Money losers sink deeper into red paced by Sr­bi­ja­gas

Top 100 See - - Top 100 Companies -

by Djordje Daskalovich

On the money losers side, the gen­eral down­trend in the fi­nan­cial per­for­mance of the top 100 com­pa­nies in South­east Europe (SEE) is even more ev­i­dent than in the other rank­ings. The com­bined loss of the ten big­gest loss-mak­ers among the en­trants in SEE TOP 100 widened to 1.8 bil­lion euro from 1.3 bil­lion euro they posted a year ear­lier. In com­par­i­son, the top ten en­trants in last year's edi­tion of the rank­ing posted a com­bied loss of 1.6 bil­lion euro. As en­ergy com­pa­nies con­tinue to dom­i­nate the rank­ing, the neg­a­tive re­sult can largely be at­trib­uted to the sharp fall in oil prices on the global mar­kets, which added to the other fac­tors curb­ing the per­for­mance of the com­pa­nies in the re­gion.

Ser­bian state-owned gas mo­nop­oly, Sr­bi­ja­gas, re­mains the big­gest loss-maker for the third year in a row, even though it man­aged to cut its net loss to 373.5 mil­lion euro from 434.9 mil­lion euro a year ear­lier. The com­pany's re­struc­tur­ing is one of the most im­por­tant is­sues on the agenda of the Ser­bian govern­ment, as it should pro­vide the ba­sis for rec­ti­fy­ing a breach of the En­ergy Com­mu­nity law while also cre­at­ing con­di­tions for Ser­bia to start ac­ces­sion talks with the EU on en­ergy pol­icy. The Ser­bian en­ergy min­is­ter has said that a fi­nan­cial ad­viser for Sr­bi­ja­gas will be picked by the end of the third quar­ter of 2015.

Ro­ma­nia may have the big­gest pres­ence in the most prof­itable com­pa­nies rank­ing, but it also dom­i­nates the not so glam­orous money losers rank­ing with four en­tries. Most of the Ro­ma­nian money losers again come from the en­ergy industry, leav­ing only one spot for the metal industry. Slove­nia and Bulgaria were tied for the sec­ond spot with two en­tries each. Bos­nia and Herze­gov­ina had one rep­re­sen­ta­tive. Bul­gar­ian state-owned elec­tric­ity

util- ity Nat­sion­alna Elek­trich­eska Kom­pa­nia (NEK) jumped to the sec­ond spot this year from no. 10 in the pre­vi­ous edi­tion, af­ter its net loss more than dou­bled to 299.9 mil­lion euro from 111.4 mil­lion euro a year ear­lier. NEK's cat­a­strophic per­for­mance last year was largely the re­sult of its obli­ga­tion un­der long-term con­tracts with US com­pa­nies AES and Con­tourGlobal to buy at a fixed price elec­tric­ity gen­er­ated by their ther­mal power plants in the coun­try. An­other fac­tor that im­pacted its per­for­mance was that it was not cal­cu­lat­ing into the price for end-sup­pli­ers the full amount of costs it had sus­tained due to its obli­ga­tion re­gard­ing the pur­chase of power gen­er­ated from re­new­able sources.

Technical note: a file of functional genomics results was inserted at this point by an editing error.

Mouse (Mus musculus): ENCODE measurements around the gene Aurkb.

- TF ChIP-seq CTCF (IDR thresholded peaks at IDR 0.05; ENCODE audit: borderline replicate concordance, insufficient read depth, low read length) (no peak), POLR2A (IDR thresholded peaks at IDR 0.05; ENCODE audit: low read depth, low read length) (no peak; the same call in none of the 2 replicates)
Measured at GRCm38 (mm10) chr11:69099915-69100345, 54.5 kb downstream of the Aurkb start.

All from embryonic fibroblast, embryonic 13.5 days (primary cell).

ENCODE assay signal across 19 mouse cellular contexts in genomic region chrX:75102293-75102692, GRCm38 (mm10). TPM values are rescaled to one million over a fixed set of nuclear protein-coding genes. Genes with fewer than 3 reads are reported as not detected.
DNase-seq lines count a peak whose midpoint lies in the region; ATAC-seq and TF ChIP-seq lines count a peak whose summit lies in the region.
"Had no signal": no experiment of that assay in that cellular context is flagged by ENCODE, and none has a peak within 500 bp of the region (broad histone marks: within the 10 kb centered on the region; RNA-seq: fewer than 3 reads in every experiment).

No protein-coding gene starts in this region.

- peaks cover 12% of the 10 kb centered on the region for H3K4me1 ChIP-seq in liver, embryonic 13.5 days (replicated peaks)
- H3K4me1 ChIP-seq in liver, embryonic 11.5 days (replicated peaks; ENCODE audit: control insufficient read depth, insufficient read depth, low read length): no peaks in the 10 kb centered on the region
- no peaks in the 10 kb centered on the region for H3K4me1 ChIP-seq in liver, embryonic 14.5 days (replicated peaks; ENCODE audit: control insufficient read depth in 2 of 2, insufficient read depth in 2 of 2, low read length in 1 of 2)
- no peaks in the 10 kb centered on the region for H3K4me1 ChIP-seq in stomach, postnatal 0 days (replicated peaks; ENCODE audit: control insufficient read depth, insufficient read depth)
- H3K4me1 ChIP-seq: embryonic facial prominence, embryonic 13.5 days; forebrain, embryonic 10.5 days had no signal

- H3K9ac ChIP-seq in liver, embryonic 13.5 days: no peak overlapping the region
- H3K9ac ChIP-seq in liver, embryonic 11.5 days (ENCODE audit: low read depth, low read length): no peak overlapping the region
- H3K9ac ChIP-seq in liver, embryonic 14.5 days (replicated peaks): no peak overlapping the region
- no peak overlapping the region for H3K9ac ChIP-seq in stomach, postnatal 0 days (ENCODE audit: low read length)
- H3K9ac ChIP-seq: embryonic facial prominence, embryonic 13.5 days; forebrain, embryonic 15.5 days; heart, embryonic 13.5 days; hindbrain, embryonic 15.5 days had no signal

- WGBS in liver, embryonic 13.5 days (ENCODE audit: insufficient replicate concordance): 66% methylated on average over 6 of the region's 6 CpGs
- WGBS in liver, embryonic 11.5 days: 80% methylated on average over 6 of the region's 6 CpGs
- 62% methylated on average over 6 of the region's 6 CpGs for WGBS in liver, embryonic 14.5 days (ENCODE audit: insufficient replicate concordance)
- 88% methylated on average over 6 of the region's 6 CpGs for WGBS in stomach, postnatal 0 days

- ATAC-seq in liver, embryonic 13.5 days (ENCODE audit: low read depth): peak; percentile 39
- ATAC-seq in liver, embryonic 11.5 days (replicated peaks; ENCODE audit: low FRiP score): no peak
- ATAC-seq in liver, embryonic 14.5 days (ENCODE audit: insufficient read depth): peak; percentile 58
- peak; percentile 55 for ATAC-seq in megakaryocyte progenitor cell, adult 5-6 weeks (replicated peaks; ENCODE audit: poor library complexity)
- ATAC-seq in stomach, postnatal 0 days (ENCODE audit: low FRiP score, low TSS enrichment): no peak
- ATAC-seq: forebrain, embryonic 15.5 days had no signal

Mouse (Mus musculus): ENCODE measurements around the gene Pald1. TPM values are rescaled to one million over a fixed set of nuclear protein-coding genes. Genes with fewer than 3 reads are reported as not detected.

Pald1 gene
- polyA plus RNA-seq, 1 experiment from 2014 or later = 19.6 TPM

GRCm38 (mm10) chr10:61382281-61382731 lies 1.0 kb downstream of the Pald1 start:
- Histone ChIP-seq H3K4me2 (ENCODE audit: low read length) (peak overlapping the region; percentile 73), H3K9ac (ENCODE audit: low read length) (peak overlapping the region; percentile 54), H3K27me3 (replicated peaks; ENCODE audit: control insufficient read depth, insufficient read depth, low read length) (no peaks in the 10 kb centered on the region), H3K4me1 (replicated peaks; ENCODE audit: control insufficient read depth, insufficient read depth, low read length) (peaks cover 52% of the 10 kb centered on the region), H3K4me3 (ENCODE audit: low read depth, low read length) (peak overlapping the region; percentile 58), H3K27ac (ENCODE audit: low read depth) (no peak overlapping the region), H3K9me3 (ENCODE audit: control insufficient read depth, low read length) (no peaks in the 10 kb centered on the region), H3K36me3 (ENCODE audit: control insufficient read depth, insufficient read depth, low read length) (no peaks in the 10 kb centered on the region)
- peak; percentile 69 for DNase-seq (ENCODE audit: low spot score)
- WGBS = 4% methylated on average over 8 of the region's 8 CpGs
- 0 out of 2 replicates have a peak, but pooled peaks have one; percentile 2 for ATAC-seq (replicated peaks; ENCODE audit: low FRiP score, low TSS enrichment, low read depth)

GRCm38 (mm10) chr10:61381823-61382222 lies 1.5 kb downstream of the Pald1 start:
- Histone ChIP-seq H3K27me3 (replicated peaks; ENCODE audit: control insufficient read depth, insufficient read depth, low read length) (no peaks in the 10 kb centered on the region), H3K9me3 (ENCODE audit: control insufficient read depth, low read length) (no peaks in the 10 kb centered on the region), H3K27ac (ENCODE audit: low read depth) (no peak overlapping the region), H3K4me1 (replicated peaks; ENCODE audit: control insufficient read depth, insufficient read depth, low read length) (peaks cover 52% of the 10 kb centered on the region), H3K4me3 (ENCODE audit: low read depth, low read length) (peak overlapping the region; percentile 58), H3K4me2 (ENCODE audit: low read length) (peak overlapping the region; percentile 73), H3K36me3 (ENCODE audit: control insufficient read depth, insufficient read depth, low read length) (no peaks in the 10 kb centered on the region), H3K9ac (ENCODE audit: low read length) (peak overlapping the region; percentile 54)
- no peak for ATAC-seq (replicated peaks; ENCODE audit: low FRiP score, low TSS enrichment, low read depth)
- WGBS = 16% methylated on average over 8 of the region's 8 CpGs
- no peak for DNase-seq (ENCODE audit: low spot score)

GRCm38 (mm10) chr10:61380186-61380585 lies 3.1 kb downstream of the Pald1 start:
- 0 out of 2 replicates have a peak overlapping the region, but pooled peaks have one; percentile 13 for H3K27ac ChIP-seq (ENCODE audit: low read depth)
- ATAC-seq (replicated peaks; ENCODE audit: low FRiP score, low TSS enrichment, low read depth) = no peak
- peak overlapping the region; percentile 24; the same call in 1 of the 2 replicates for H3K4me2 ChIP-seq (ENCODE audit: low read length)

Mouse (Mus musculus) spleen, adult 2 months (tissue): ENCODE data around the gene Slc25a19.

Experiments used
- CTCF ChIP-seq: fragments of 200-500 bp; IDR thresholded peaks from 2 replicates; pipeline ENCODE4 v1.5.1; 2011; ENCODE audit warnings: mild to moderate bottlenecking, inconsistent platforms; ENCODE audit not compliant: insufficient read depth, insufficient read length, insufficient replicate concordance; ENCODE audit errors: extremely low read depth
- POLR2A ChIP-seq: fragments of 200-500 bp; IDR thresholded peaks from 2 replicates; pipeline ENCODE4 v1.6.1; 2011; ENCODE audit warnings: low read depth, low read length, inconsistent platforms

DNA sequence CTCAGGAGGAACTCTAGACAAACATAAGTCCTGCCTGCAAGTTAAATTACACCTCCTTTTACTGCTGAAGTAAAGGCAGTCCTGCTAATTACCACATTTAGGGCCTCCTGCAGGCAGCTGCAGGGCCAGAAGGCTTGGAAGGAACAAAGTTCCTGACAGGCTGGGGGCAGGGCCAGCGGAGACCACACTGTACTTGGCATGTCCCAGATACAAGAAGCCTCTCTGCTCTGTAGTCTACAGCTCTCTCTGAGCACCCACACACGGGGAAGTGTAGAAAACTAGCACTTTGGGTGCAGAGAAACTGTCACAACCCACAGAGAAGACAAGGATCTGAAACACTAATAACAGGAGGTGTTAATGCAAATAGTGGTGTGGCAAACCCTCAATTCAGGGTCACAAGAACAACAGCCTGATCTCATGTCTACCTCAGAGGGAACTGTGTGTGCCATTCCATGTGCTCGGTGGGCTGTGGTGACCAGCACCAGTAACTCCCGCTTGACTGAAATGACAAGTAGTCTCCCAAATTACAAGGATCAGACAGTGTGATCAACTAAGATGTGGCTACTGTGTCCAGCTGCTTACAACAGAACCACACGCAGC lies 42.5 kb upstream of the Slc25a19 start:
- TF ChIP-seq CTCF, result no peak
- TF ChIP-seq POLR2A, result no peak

Oil re­fin­ery Lukoil Neftochim Bur­gas, an­other Bul­gar­ian com­pany, took the third place af­ter its net loss widened to 272.1 mil­lion euro from 123.3 mil­lion euro a year ear­lier.

Two Ro­ma­nian com­pa­nies com­ing from the pe­tro­leum and gas sec­tor - Rom­petrol Ra­finare and Com­plexul En­er­getic Ol­te­nia, were ranked at no. 4 and no. 5, re­spec­tively af­ter their per­for­mance de­te­ri­o­rated sharply last year. Rom­petrol Ra­finare saw its net loss widen to 239.8 mil­lion euro from 50 mil­lion euro while Com­plexul En­er­getic Ol­te­nia's turned to a net loss of 154.8 mil­lion euro in 2014 from a net profit of 1 mil­lion euro a year ear­lier. Through its two re­finer­ies, Rom­petrol Ra­finare ac­counts for over 40% of Ro­ma­nia's re­fin­ing ca­pac­ity and is the only pro­ducer of poly­mers in the coun­try. In 2015, the Ro­ma­nian govern­ment an­nounced lay­off plans for the state-con­trolled en­ergy hold­ing com­pany Com­plexul En­er­getic Ol­te­nia and re­struc­tur­ing mea­sures aimed at boost­ing its ef­fi­ciency.

The last en­trant in the top money losers rank­ing – Slove­nian car parts maker CIMOS, recorded a net loss of 49.8 mil­lion euro.

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